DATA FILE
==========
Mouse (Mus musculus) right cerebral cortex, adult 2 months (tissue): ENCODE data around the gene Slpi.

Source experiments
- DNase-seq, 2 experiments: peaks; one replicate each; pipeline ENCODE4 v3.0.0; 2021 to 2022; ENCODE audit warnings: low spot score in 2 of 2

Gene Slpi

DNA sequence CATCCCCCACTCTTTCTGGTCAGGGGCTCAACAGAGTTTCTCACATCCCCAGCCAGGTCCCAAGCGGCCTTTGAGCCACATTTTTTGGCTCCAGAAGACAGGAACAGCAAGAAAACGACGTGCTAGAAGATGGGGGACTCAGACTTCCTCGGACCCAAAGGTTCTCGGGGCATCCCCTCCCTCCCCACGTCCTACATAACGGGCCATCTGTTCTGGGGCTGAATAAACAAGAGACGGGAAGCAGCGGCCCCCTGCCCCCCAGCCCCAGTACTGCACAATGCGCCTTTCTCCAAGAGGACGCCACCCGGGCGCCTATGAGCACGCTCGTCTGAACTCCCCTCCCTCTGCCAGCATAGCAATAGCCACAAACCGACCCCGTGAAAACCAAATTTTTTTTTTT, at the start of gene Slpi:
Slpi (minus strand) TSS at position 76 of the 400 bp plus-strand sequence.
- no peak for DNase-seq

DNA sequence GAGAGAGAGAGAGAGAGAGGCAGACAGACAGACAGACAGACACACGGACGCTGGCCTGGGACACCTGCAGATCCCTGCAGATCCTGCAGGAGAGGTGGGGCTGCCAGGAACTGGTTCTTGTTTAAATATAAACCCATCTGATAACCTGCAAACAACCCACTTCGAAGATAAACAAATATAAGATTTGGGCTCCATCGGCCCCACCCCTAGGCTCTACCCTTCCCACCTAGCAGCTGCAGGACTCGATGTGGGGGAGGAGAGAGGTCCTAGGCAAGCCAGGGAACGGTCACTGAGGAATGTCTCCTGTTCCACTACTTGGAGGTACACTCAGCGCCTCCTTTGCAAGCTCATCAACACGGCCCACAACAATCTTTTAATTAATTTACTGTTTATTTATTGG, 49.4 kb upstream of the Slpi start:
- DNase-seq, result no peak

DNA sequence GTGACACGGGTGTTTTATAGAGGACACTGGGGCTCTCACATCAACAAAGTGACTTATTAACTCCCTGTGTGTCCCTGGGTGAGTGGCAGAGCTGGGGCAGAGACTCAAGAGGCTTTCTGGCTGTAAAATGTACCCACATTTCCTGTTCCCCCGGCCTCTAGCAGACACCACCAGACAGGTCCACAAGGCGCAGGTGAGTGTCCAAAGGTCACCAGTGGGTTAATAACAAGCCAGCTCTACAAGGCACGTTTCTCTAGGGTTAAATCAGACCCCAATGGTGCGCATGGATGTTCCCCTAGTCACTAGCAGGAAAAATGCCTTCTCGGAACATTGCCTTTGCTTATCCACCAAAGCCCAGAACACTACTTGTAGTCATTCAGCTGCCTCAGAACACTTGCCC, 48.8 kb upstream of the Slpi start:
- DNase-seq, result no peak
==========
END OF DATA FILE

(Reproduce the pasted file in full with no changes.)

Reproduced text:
Mouse (Mus musculus) right cerebral cortex, adult 2 months (tissue): ENCODE data around the gene Slpi.

Source experiments
- DNase-seq, 2 experiments: peaks; one replicate each; pipeline ENCODE4 v3.0.0; 2021 to 2022; ENCODE audit warnings: low spot score in 2 of 2

Gene Slpi

DNA sequence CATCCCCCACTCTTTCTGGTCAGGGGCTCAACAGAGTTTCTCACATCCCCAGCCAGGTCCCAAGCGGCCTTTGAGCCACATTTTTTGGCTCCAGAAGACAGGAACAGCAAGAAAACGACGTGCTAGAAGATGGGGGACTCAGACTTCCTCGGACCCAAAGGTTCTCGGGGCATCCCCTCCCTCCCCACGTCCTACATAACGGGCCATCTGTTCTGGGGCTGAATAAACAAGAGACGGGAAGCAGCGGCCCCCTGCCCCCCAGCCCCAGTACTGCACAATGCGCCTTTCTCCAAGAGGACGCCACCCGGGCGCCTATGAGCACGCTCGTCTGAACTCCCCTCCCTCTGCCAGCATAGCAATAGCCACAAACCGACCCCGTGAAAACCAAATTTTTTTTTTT, at the start of gene Slpi:
Slpi (minus strand) TSS at position 76 of the 400 bp plus-strand sequence.
- no peak for DNase-seq

DNA sequence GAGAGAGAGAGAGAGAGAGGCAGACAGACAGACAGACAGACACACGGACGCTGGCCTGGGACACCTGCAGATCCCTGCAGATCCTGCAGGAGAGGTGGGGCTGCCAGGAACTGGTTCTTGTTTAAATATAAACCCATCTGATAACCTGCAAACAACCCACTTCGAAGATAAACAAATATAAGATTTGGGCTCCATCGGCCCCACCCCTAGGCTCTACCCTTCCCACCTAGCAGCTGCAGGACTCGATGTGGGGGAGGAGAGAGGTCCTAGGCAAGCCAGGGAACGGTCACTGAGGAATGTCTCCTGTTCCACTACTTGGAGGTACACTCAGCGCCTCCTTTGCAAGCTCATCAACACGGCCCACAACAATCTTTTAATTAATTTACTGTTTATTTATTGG, 49.4 kb upstream of the Slpi start:
- DNase-seq, result no peak

DNA sequence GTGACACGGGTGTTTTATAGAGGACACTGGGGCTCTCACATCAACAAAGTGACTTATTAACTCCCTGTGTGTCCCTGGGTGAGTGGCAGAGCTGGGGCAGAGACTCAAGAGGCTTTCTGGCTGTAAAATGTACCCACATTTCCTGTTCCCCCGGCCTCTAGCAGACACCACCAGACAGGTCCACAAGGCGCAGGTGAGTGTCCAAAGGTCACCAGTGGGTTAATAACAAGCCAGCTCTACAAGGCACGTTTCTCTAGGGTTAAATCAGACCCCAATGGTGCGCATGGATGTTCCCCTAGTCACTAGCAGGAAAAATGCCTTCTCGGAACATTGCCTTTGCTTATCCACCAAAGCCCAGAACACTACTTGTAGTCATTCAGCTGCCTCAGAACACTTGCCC, 48.8 kb upstream of the Slpi start:
- DNase-seq, result no peak